— Life Of Johnson, Vol. 1 • Boswell

... a phosphori as, if I recall it aright, the sulphides of barium, strontium, and calcium were upon our earth. Later I shall see the great quarries of this stone in the Martian mountains. Another strange feature in these Martian houses was the hollow sphere of glass upheld above each house. It is a sphere some six feet in diameter made up of lenses. It encloses a space in the center of which is a ball of the phosphorescent stone. During the day the rays of the ...
— The Certainty of a Future Life in Mars • L. P. Gratacap

... this latter is fitted with a bamboo screen, table and chairs, and a hanging lamp, and is for all intents and purposes a sitting-room. The bedroom also is furnished with a view of securing coolness; the floor is covered with matting, and the furniture is not very luxurious; its chief feature is a tremendous bedstead. Now, a Javan bedstead is quite sui generis, and requires a ground plan. The ordinary size is six feet square. It is completely covered with mosquito curtains, and has no clothes, the broad expanse being broken by two pillows for the head ...
— A Visit to Java - With an Account of the Founding of Singapore • W. Basil Worsfold

... the son: the profile shows a fine intellectual type, the forehead is ample and overhanging, the coronal region full, the eye searching and earnest, the upper lip long, the mouth large and firmly set. The last was not the most beautiful feature ...
— Overbeck • J. Beavington Atkinson

... grand feature of the Divine economy, that there should be different stations of superiority and subordination, and it is impossible to annihilate this beneficent and immutable law. On its first entrance into life, the child ...
— An Essay on Slavery and Abolitionism - With reference to the duty of American females • Catharine E. Beecher

... my lost tranquillity in some brothel. Perhaps, when our merry race is run, and we become two mouldering skeletons, chance again may bring us together with the most pleasing surprise, and we may, as in a melodrama, recognize each other by a common feature of disease—that mother whom her children can never disavow. Then, perhaps, disgust and shame may create that union between us which could not be effected by the ...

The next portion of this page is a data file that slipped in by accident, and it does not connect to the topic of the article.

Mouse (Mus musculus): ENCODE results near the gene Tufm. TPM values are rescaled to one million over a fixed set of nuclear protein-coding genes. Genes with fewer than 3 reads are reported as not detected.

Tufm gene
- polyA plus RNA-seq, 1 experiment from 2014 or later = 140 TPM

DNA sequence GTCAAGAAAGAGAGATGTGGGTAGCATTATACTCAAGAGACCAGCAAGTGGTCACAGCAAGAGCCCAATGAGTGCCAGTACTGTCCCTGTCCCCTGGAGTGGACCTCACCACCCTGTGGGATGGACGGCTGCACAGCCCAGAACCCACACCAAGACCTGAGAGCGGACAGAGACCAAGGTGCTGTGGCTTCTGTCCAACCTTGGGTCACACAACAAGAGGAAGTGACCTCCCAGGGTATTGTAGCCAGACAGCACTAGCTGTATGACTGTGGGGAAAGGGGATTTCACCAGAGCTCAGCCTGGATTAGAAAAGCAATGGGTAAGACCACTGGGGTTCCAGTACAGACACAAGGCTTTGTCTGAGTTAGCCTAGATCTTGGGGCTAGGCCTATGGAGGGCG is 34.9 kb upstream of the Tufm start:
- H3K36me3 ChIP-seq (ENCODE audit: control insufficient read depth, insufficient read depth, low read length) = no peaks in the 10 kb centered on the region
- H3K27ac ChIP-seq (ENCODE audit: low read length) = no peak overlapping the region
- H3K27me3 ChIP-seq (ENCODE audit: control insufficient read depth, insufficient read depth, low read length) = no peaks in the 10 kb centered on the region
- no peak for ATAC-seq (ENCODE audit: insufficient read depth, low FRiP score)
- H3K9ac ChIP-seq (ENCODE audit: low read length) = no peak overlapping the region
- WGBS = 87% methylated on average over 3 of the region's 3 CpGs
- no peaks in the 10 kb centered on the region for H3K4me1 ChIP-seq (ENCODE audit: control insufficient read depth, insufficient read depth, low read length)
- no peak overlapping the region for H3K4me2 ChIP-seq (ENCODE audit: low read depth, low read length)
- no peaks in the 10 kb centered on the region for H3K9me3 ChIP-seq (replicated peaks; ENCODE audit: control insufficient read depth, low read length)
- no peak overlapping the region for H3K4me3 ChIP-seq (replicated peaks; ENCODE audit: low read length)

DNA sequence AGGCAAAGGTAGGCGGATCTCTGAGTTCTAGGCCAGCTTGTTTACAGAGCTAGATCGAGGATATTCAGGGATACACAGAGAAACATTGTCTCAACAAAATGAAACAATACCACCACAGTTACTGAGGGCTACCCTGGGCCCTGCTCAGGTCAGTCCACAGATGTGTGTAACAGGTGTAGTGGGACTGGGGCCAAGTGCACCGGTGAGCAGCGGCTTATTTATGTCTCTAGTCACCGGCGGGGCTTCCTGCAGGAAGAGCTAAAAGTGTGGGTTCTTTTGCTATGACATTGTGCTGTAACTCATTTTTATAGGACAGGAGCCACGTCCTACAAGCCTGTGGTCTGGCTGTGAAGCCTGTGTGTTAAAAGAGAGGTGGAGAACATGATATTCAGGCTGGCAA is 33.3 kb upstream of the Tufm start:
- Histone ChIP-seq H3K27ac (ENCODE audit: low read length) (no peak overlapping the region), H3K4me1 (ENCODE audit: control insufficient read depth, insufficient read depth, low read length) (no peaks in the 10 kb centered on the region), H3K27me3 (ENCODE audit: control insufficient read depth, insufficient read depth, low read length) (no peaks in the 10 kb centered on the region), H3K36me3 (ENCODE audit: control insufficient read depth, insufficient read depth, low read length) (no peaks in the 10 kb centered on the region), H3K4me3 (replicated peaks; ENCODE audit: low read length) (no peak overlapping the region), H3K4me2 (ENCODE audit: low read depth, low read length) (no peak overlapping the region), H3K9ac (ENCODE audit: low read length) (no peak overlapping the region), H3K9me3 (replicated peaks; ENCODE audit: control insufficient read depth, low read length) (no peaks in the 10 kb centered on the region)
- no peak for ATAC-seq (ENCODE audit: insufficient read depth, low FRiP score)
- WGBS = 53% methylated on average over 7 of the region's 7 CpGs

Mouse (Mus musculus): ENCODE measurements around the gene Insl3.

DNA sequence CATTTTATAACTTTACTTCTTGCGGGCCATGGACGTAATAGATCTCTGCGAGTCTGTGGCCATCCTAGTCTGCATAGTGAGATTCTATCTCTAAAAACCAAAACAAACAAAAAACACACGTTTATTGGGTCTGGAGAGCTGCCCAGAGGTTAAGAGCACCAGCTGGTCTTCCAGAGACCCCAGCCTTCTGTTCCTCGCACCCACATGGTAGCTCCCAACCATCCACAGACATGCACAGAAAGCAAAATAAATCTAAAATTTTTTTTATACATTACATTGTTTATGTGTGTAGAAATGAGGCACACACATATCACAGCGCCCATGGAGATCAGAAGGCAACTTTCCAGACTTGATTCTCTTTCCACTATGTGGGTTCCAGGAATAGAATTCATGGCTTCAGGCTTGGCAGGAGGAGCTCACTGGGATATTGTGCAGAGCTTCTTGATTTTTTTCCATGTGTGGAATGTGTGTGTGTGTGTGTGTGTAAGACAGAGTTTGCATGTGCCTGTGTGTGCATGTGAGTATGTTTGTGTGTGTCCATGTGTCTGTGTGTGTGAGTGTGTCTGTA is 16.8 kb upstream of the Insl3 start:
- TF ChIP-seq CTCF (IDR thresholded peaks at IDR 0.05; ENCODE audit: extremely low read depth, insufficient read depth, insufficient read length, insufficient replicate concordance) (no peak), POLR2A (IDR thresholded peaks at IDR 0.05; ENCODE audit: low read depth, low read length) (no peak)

— The Works of Frederich Schiller in English • Frederich Schiller

... amongst the snow, and experienced some little inconvenience from a difficulty of respiration; though this pass was even higher than that of Oonnye, it does not possess the same abruptness and boldness of feature which render the latter so interesting and dangerous. The hills near the gorge were so strongly impregnated with iron as sensibly to affect the ...
— A Peep into Toorkisthhan • Rollo Burslem

... Walter Scott cannot be congratulated on the success of his venture so far, The one really admirable feature of the series is the bibliography that is appended to each volume. These bibliographies are compiled by Mr. Anderson, of the British Museum, and are so valuable to the student, as well as interesting in themselves, that it is much to be regretted ...
— Reviews • Oscar Wilde

... observing the primary process of preparing sago for the market. It is not very inviting, and is productive of a most sickening smell. The large logs of the sago-tree are brought down from the jungle by river and moored in the dirty water against the piles underneath the houses, the consoling feature of this arrangement being that the water is running. One log is selected at a time for treatment. A man stands over it, and with an instrument, something between a hatchet and a hoe, extracts all the pith of the tree, which is the sago. This he pitches ...